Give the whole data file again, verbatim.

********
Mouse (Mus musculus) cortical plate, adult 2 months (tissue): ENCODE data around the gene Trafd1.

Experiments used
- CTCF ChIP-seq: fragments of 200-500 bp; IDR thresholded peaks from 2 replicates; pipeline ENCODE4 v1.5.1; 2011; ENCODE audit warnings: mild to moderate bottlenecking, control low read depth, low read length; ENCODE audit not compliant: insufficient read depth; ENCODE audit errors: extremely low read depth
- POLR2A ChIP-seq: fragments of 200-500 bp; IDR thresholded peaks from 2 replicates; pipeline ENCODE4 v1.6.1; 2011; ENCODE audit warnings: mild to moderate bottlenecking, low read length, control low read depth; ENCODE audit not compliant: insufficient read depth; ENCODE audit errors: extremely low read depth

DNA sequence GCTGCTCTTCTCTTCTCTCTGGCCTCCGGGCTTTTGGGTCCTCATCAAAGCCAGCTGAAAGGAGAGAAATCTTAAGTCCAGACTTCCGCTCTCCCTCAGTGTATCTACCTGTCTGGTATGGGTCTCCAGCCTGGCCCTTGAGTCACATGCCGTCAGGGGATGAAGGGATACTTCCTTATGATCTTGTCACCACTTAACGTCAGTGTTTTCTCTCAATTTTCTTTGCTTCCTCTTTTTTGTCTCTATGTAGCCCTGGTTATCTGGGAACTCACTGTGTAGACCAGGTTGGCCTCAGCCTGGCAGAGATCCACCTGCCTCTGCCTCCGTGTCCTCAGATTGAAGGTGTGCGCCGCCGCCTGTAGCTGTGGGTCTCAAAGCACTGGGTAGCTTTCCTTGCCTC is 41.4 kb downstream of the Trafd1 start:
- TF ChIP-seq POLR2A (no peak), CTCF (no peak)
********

Mouse (Mus musculus) cortical plate, adult 2 months (tissue): ENCODE data around the gene Trafd1.

Experiments used
- CTCF ChIP-seq: fragments of 200-500 bp; IDR thresholded peaks from 2 replicates; pipeline ENCODE4 v1.5.1; 2011; ENCODE audit warnings: mild to moderate bottlenecking, control low read depth, low read length; ENCODE audit not compliant: insufficient read depth; ENCODE audit errors: extremely low read depth
- POLR2A ChIP-seq: fragments of 200-500 bp; IDR thresholded peaks from 2 replicates; pipeline ENCODE4 v1.6.1; 2011; ENCODE audit warnings: mild to moderate bottlenecking, low read length, control low read depth; ENCODE audit not compliant: insufficient read depth; ENCODE audit errors: extremely low read depth

DNA sequence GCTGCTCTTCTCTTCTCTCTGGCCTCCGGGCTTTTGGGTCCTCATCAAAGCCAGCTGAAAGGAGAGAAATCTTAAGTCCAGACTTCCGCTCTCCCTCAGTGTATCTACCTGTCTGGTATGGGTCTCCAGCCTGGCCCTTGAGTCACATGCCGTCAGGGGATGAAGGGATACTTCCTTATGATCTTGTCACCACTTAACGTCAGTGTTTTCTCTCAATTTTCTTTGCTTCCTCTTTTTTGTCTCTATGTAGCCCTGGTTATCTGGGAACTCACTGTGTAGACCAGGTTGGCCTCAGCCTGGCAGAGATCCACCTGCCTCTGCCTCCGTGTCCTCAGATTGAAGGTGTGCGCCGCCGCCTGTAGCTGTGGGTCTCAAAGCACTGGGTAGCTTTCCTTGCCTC is 41.4 kb downstream of the Trafd1 start:
- TF ChIP-seq POLR2A (no peak), CTCF (no peak)